This is an extract of our Asthma document, which we sell as part of our Respiratory Notes collection written by the top tier of University Of Leicester students.
The following is a more accessble plain text extract of the PDF sample above, taken from our Respiratory Notes. Due to the challenges of extracting text from PDFs, it will have odd formatting:
Asthma An inflammatory condition causing reversible airway obstruction Epidemiology
- 2000 deaths a year in UK
- Prevalence 10-15%
- Classified as o Extrinsic (childhood, associated with atopy, remits in teens) o Intrinsic (develops later in life, doesn't respond to rx well) o Occupational (relates to workplace allergen) Aetiology
- Genetic predisposition o Runs in families with atopy (eczema, hayfever, asthma, conjunctivitis)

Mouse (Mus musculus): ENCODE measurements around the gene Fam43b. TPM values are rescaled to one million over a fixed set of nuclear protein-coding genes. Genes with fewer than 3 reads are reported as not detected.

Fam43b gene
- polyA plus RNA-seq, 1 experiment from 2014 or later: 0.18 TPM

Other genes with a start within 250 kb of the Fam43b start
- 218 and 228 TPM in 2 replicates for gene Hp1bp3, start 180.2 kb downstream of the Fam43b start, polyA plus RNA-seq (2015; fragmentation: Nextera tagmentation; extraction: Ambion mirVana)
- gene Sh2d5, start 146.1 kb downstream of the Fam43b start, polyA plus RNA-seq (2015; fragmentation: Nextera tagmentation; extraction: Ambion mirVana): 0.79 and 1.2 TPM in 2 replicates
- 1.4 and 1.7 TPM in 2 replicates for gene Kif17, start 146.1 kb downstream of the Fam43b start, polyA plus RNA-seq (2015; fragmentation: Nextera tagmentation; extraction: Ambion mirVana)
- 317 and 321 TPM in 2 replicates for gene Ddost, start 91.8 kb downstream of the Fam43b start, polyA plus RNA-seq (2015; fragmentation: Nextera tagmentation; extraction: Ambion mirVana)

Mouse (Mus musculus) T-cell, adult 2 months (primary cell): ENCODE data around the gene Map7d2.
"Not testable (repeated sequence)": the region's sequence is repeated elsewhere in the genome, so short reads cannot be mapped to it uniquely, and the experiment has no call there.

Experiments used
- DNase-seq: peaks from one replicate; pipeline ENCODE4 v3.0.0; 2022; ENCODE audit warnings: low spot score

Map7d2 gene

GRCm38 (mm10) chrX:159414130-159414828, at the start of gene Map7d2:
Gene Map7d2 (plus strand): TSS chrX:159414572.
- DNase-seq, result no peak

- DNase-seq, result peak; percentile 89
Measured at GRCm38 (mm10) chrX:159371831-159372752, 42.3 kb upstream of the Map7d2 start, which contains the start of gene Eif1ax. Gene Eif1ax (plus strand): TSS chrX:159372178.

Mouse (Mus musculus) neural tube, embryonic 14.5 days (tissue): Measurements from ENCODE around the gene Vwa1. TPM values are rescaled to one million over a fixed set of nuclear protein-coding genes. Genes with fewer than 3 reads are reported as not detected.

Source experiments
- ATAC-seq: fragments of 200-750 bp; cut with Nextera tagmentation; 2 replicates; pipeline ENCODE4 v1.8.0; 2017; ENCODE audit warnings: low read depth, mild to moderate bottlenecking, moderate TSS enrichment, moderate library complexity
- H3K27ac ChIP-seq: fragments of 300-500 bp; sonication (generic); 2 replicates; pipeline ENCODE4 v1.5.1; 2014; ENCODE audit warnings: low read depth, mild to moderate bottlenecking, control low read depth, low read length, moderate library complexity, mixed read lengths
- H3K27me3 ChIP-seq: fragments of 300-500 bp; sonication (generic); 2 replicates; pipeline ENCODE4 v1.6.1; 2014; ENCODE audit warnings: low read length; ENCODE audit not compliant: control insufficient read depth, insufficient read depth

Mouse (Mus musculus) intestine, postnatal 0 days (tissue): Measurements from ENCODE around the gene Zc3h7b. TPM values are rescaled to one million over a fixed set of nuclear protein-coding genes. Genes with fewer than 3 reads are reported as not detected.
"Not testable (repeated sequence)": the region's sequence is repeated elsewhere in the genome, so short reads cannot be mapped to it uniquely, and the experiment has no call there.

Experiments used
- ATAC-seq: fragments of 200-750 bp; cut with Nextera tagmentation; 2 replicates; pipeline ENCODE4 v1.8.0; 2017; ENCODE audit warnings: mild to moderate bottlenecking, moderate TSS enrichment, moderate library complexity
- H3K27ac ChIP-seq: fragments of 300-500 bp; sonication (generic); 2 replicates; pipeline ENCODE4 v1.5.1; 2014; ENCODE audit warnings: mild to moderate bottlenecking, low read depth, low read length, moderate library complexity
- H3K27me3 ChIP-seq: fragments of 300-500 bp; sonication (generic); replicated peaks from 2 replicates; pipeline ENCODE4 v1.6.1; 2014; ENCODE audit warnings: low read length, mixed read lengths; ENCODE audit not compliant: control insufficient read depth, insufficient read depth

- Environmental factors o Drugs (aspirin, B blockers) o Allergens (dust, pollen, animal hair) o Occupational (wood, dust, dye) o Environmental (cold air, exercise, emotion) Pathophysiology 3 factors contribute to airway narrowing 1) Bronchial muscle contraction + hypertrophy 2) Mucosal inflammation caused by mast cells + basophil degranulation, resulting in release of inflammatory cytokines 3) Increased mucus production Clinical features Symptoms (all INTERMITTENT) Dyspnoea Wheeze Nocturnal cough Sputum Diurnal variation of peak flow +
symptoms (worse in morning) Decreased exercise tolerance
Signs Tachpnoea Audible wheeze Hyperinflated chest Hyperresonant percussion note Decreased air entry Widespread, polyphonic wheeze
Assessing the severity of an asthma attack
- Moderate o PEFR < 65% predicted (admit) o Low pO2, low pCO2 (normal or low pH)
- Severe o PEFR < 50% predicted (alert ITU) o Pulse > 110bpm o Resp rate > 25 o Inability to complete sentences o Wheezy chest o Alert/mild confusion o Very low pO2, normal pCO2, normal pH
- Life threatening
Buy the full version of these notes or essay plans and more in our Respiratory Notes.